By Stephen McKinley
As U.S. and British warplanes attacked targets in Afghanistan with missiles and bombs, Irish aid workers who have been on the ground in Afghanistan as recently as Sept. 11 continue to try to provide food and shelter relief from across the border in Pakistan.
The two Irish-based aid organizations in the region are CONCERN and GOAL. Both have had extensive experience in providing emergency relief as well as more long-term assistance for needy parts of the world, and both had been working with a major humanitarian crisis in Afghanistan before the events of Sept. 11.
But it was not until after the attacks on the World Trade Center and the Pentagon that the world’s attention was suddenly focused upon the harsh and rugged Central Asian country, believed to be the hideout of terrorist suspect Osama bin Laden. CONCERN and GOAL representatives are quick to point out, however, that Afghanistan’s people have suffered from famine and distress because of war for more than 20 years.
GOAL’s Ray Jordan crossed into Pakistan on Sept. 9, followed by the rest of his team on Sept. 11.
“The people were on the verge of a large famine,” he told the Echo. “This has been well documented by the United Nations.” In the province of Samangan, “we were providing food assistance for 110,000 people and shelter, water, sanitation and winter quilts for 25,000 internally displaced people.”
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Belfast man Dominic McSorley of CONCERN, said that his organization also evacuated Afghanistan after Sept. 11, but both groups have left teams of trained Afghani natives who are still providing aid as best they can in what is now effectively a war zone — four UN civilian workers were killed during Tuesday’s bombing raids on Kabul, where the humanitarian situation, both organizations warn, can only worsen.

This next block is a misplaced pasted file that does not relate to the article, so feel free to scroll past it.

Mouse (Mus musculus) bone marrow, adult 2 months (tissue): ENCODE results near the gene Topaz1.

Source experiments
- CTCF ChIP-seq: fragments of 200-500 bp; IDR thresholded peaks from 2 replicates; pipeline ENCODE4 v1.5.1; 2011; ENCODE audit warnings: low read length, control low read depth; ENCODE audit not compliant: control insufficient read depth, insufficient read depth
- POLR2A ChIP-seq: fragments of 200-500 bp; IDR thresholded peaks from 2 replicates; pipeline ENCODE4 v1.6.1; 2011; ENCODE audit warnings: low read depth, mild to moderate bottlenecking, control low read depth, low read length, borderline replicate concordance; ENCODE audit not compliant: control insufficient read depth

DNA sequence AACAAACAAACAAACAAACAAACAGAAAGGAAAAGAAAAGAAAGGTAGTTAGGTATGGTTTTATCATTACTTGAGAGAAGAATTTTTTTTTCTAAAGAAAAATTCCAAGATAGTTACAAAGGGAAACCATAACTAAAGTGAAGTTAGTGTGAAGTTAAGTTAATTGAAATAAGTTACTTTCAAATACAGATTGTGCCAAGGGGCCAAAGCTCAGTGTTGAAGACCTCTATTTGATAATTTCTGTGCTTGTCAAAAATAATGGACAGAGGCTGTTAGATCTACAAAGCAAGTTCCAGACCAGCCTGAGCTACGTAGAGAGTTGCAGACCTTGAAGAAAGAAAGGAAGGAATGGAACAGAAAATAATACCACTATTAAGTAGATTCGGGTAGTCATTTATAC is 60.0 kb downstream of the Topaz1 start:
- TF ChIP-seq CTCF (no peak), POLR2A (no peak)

McSorley noted that “more than 3 million Afghan refugees have languished for decades in the squalid camps of Pakistan and Iran, [another] four million inside the country, dependant for food aid for daily survival.” CONCERN started work in the country in 1998, after an earthquake killed 15,000 people, a tragedy that came after civil war and the 10-year guerilla war during the 1980s with troops from the Soviet Union.
Now, as strife returns anew to Afghanistan, both aid organizations are calling for immediate international help for the ordinary, distressed population.
“Some means of getting aid into these hapless people is urgently needed if a massive humanitarian disaster is to be averted,” GOAL’s Jordan said from his new base in Islamabad, Pakistan. “Dropping food parcels from planes is not sufficient,
such is the size of the problem. What is needed is convoys of trucks bringing in serious quantities of food and shelter materials.”
Currently, CONCERN has been using not trucks, but a fleet of 10 donkeys branded with the organization’s logo. Even this traditional method of transport could be ineffectual in the coming weeks. The Afghani climate plummets to extreme cold by November. Jordan warned: “In the next few weeks the harsh Central Asian winter, with temperatures of minus-20 and lower, will set in and many of them, already weakened by hunger, will surely perish.”
Both aid organizations have called for air corridors to be opened so that supplies can be flown into the country. They have also called that UN pressure be used to make sure that the borders of countries next to Afghanistan be made open so that refugees can pass safely to camps such as the ones in Pakistan where Ray Jordan is working. Officially, all neighboring countries have closed their borders with Afghanistan, but it is still possible for refugees to cross over the rocky terrain.
GOAL director John O’Shea called upon Ireland’s minister for foreign affairs, Brian Cowen, to use his current position as chairman of the UN security council to make sure that the humanitarian effort is given equal footing with the military activity. “Civilians will inevitably suffer,” he said.
Both CONCERN and GOAL have said that their representatives will return to Afghanistan as soon as the security situation is acceptable. According to CONCERN, conditions are also bad in Pakistan, where the government, cautiously backing the U.S. strikes, is terrified of a violent anti-Western backlash among its populace.
For further information, CONCERN can be contacted at (212) 557-8000 or www.concern-us.org. GOAL can be contacted at (212) 698-9860 or at www.goal.ie.